McDonough is well supported by a solid ensemble. Kelli Williams, on the rebound from The Practice, is McDonough's equal as Dr. Natalie Durant, the one person Dr. Connor respects enough to allow her to tell him when it's time to ground his flights of ego or dial down his uber-intensity.

Williams finds it humorous that both she and McDonough are segueing from playing lawyers: "I finally got the legal jargon down after seven years," she said. The transition isn't as challenging for her as it is for her co-star; her father is a doctor. "Finally there's another doctor in the family," she said with a laugh. McDonough joked that he's putting her family background to good use. "Half the time, I have no idea what I'm saying, so she's my acting coach."

Troy Winbush plays Frank Powell, a crack researcher, whose work in the lab makes Connor's medical miracles possible. Frank is the Medical Investigation player who could slide right over to CSI and fit in.

Christopher Gorham and Anna Belknap provide youth appeal. Gorham, who was seen (but not by many) last season in UPN's Jake 2.0, is the newest member of the NIH team, Dr. Miles McCabe, who is still striving to earn the complete trust of Connor. In the pilot, he's dispatched to a secondary case in a distant location, where he dares to use unconventional tactics in search of a satisfactory result.

Belknap, who was in the same time period last year on CBS's The Handler, plays the one character still in need of work, NIH publicity liaison Eva Rossi. While she works in a field not renowned for its ethics, Eva takes it much too far over the top in the premiere, using extreme flirtation and borderline kidnapping to keep a reporter from breaking a story on the doctors' activities. "She's a consummate liar, so you're not sure exactly what she's saying is the truth, even to her own team," Andries said.

While Eva is clearly crafted to provide some comic relief, Andries acknowledged that the writers might have gone too far and promised subtle changes to make Eva more credible. "There's a great opportunity to go from the pilot to episode two and tweak things in tiny ways. You'll see Anna's character become much more smart, savvy and strategic in what she does."

Although Eva is a less-than-compelling reason to watch -- she might even be a turnoff -- there is enough that's pleasing and interesting in the premiere to bring back the majority of the audience to witness the transformation.

Entertainment Weekly says of “Medical Investigation”:
… if you want to snooze, this show will put you out faster than a mallet to the back of the head …

TV Guide says,says of “Medical Investigation”:
… at times as generic as its clinical title … But there’s suspenseful urgency to these scary cases

The Hollywood Reporter says:
Leading the team is Neal McDonough, who plays Dr. Stephen Connor, dedicated, driven and demanding. We know there's a softer side thanks to the scenes with his son on a baseball diamond that bookend the story. Between those scenes, though, Connor is mostly a one-dimensional figure, a far cry from the complex district attorney McDonough played so brilliantly in "Boomtown." …the most engaging character by far is the medical unit's public information officer, Eva Rossi (Anna Belknap). Her use of feminine wiles to divert a male reporter from the story, while somewhat implausible, nonetheless provides some desperately needed lighter moments and playfulness …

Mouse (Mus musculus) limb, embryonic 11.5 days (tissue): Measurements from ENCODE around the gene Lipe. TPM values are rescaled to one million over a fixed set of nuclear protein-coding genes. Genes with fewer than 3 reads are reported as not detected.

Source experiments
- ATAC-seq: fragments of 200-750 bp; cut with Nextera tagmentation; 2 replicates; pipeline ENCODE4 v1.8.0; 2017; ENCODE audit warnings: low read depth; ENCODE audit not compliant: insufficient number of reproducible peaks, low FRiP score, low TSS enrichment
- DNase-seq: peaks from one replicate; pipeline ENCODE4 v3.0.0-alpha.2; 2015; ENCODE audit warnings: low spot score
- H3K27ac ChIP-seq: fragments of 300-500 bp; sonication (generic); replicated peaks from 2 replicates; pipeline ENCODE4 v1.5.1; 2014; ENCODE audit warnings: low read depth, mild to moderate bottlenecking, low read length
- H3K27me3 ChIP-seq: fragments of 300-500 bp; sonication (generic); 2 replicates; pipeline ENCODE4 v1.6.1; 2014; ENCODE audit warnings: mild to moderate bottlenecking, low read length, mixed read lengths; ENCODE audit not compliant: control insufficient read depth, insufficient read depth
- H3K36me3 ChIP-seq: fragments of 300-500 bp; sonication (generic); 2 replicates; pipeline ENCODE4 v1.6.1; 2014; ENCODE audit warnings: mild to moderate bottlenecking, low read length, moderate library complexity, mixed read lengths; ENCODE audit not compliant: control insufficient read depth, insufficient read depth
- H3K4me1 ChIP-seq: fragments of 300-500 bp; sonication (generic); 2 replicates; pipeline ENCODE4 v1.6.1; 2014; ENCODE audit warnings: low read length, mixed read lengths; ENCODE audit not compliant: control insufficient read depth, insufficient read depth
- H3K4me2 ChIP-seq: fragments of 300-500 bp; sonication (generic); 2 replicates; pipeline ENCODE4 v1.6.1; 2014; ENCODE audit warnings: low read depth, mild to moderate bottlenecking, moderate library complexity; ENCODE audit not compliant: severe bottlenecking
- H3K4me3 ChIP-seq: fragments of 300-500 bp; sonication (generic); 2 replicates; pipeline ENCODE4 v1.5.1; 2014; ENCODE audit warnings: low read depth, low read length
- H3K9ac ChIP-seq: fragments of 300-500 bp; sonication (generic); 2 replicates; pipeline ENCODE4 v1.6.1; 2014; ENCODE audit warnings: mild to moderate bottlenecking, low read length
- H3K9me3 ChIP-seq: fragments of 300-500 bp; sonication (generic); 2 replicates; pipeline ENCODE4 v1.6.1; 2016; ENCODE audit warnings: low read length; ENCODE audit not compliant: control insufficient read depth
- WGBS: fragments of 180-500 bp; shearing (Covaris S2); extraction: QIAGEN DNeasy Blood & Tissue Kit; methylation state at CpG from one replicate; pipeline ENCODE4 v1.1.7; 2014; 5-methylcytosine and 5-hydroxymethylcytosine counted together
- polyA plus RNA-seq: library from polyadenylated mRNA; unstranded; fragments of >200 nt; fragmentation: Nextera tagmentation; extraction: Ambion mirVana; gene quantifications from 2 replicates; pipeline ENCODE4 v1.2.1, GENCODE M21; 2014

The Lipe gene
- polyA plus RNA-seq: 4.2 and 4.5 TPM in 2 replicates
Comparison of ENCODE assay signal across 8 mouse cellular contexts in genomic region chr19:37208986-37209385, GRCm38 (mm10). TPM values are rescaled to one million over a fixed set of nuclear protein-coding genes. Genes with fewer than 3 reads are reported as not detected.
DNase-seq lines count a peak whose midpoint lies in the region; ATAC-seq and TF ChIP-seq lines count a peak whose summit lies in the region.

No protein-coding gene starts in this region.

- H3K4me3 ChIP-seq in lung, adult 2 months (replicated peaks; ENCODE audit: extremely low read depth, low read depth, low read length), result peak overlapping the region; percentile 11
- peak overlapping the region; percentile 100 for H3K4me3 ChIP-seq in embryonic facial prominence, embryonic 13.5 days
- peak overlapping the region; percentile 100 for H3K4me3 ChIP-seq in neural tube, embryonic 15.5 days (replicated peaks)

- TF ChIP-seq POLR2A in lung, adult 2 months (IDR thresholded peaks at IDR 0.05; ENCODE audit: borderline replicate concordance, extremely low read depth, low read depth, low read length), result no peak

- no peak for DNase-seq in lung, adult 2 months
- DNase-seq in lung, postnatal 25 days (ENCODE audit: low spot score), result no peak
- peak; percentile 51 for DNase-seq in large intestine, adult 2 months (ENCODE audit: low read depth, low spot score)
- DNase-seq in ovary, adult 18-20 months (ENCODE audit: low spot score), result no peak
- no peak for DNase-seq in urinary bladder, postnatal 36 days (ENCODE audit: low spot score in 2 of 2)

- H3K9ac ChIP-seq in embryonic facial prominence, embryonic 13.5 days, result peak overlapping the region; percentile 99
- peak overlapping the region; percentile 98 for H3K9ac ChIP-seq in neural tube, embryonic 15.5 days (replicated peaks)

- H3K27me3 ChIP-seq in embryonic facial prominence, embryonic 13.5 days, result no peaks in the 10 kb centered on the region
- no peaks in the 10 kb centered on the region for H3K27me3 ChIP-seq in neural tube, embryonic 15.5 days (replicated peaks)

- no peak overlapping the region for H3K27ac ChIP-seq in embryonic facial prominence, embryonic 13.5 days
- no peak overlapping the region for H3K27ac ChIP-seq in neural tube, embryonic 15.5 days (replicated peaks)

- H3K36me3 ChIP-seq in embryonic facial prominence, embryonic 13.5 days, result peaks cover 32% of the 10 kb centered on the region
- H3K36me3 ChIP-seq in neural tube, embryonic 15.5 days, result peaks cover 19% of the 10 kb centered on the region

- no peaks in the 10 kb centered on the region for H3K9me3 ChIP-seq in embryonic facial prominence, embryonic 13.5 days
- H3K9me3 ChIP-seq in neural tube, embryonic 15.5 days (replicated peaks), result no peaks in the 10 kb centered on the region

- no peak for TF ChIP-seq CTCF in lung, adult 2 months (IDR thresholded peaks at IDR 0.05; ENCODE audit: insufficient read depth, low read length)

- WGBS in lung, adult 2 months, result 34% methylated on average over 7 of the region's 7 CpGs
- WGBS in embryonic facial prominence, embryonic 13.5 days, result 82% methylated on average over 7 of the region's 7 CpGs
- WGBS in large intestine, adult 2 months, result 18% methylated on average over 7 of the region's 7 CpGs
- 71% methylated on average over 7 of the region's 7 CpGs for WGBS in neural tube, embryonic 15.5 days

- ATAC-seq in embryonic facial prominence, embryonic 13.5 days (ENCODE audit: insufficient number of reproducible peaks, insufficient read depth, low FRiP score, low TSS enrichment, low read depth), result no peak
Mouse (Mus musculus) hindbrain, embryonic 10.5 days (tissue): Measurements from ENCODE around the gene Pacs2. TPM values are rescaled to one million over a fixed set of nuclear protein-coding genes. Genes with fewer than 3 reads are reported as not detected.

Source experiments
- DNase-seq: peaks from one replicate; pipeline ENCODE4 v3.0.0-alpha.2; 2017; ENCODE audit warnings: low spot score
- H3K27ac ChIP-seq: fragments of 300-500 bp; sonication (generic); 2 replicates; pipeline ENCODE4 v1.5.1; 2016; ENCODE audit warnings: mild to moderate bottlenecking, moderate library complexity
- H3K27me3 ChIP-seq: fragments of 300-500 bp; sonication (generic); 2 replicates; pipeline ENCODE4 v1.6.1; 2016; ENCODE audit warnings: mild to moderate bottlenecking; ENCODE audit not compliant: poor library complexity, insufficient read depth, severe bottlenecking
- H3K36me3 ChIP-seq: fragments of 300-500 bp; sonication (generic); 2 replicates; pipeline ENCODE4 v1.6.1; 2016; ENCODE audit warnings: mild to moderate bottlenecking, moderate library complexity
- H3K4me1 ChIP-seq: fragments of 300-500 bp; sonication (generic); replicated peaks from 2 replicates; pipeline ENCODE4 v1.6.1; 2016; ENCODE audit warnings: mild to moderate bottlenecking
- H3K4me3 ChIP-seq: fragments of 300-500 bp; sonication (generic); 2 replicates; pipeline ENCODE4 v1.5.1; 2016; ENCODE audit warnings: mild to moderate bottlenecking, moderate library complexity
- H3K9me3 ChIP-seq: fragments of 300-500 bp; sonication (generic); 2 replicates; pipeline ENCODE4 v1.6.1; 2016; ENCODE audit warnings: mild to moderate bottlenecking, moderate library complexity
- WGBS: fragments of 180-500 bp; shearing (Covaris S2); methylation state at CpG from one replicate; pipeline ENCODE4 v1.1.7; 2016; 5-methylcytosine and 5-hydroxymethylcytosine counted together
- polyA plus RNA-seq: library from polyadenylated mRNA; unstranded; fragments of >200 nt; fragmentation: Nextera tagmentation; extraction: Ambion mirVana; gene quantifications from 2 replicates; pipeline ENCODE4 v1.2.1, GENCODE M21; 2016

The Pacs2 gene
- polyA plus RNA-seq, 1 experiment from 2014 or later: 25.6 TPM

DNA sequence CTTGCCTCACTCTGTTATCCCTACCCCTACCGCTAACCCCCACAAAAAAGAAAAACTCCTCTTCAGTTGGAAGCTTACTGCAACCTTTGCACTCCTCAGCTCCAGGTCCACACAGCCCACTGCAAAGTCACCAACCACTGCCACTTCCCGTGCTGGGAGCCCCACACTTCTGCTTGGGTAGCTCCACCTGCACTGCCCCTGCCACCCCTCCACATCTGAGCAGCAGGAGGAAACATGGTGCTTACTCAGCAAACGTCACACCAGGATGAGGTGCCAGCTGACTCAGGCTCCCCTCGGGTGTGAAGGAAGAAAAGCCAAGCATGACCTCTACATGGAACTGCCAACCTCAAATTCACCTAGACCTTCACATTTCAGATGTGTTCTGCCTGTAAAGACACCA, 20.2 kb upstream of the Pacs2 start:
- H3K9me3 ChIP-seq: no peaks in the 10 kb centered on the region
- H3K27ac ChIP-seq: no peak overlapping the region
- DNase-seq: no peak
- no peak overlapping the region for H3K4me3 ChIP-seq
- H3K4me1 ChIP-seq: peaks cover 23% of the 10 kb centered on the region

Variety says:
… the concept is derivative of "CSI" and a dozen other sources … Personal lives will apparently take a back seat to cases … its network … will schedule the show Fridays opposite ABC's "20/20" and CBS' ill-conceived "Dr. Vegas." If nothing else, that should be good news for cable. …

USA Today gives it three stars (out of four) and says:
… take points off from Medical Investigation for such blatant copying. Then, TV being a relative business, add points back for copying well, taking the CSI template and using it effectively to turn medicine into a guess-what-happens-next mystery. …

The Los Angeles Times says:
When I saw that a new drama on NBC was called "Medical Investigation," I thought, fine, if that's all the thought you're going to put into the title, I'll just call this "Review of Television Show." … a slick thriller, goofy in its dialogue but also well-made and zippy. .. inspired by Hollywood clichés. In addition to telling each other there's no time, the characters make haughty speeches.

Anna Belknap gets undercover in the ''Handler''

THE HANDLER stars Joe Pantoliano as Joe Renato, an FBI agent who trains and handles agents who go undercover to solve crimes at all levels of Los Angeles' diverse society. From underground prostitution rings and drug traffickers to the worlds of high tech and high finance, it's a behind-the-scenes look at how Joe's well-schooled operatives infiltrate and tackle them all. Joe is the ultimate "puppet master" who also interfaces with government and local law enforcement agencies that come to him for help with both long-term and quick sting operations. He knows from personal experience that going undercover is an all-or-nothing job. Any lapse in "character" can mean the difference between life and death for his operatives, and Joe goes to great lengths to make sure his people are properly prepared, mentally and physically. He tirelessly directs a revolving cast of characters, including Lily (Anna Belknap), a wide-eyed rookie undercover agent; Darnell (Hill Harper), an ambitious veteran; Heather (Lola Glaudini), an enthusiastic transfer, and Marcy (Tanya Wright), Joe's trustworthy assistant and sole confidante. They all walk a fine line between fighting crimes and committing them, all the while looking out for each other.